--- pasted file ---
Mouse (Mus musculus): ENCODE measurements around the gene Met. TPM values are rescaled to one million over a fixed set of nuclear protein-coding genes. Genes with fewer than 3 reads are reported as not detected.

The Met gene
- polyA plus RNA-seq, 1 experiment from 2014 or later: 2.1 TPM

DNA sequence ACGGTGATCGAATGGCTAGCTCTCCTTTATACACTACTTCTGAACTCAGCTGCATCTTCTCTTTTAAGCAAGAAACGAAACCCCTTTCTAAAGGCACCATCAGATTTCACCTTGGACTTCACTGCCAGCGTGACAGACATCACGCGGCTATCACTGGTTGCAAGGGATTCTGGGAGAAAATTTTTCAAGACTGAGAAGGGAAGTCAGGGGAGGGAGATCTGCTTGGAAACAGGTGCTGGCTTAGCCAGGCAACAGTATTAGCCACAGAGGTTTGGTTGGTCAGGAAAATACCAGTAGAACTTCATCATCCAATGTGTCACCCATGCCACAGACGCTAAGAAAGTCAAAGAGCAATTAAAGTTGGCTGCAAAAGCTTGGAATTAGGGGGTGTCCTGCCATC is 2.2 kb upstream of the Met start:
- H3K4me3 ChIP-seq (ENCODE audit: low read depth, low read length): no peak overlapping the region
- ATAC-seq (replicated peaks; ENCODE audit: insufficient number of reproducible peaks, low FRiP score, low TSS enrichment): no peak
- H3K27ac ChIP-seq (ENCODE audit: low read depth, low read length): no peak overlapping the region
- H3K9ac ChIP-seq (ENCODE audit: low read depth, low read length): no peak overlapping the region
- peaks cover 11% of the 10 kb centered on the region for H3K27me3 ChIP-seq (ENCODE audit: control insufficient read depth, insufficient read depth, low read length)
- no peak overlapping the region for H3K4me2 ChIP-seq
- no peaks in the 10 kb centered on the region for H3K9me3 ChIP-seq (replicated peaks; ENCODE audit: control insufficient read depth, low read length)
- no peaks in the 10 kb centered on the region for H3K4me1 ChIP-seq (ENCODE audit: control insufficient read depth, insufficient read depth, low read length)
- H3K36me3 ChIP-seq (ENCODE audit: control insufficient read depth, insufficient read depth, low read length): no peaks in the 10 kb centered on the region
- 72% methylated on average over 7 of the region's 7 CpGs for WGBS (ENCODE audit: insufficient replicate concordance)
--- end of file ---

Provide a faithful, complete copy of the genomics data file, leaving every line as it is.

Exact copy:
Mouse (Mus musculus): ENCODE measurements around the gene Met. TPM values are rescaled to one million over a fixed set of nuclear protein-coding genes. Genes with fewer than 3 reads are reported as not detected.

The Met gene
- polyA plus RNA-seq, 1 experiment from 2014 or later: 2.1 TPM

DNA sequence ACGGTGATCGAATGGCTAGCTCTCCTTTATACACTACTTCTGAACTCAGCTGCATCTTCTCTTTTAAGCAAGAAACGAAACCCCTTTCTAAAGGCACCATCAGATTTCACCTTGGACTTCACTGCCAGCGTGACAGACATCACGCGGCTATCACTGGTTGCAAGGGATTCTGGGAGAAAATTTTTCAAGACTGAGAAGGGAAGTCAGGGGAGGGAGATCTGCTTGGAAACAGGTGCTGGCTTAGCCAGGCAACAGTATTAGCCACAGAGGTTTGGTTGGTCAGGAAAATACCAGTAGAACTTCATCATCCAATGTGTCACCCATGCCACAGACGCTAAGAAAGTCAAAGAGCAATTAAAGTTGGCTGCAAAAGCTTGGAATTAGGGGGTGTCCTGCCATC is 2.2 kb upstream of the Met start:
- H3K4me3 ChIP-seq (ENCODE audit: low read depth, low read length): no peak overlapping the region
- ATAC-seq (replicated peaks; ENCODE audit: insufficient number of reproducible peaks, low FRiP score, low TSS enrichment): no peak
- H3K27ac ChIP-seq (ENCODE audit: low read depth, low read length): no peak overlapping the region
- H3K9ac ChIP-seq (ENCODE audit: low read depth, low read length): no peak overlapping the region
- peaks cover 11% of the 10 kb centered on the region for H3K27me3 ChIP-seq (ENCODE audit: control insufficient read depth, insufficient read depth, low read length)
- no peak overlapping the region for H3K4me2 ChIP-seq
- no peaks in the 10 kb centered on the region for H3K9me3 ChIP-seq (replicated peaks; ENCODE audit: control insufficient read depth, low read length)
- no peaks in the 10 kb centered on the region for H3K4me1 ChIP-seq (ENCODE audit: control insufficient read depth, insufficient read depth, low read length)
- H3K36me3 ChIP-seq (ENCODE audit: control insufficient read depth, insufficient read depth, low read length): no peaks in the 10 kb centered on the region
- 72% methylated on average over 7 of the region's 7 CpGs for WGBS (ENCODE audit: insufficient replicate concordance)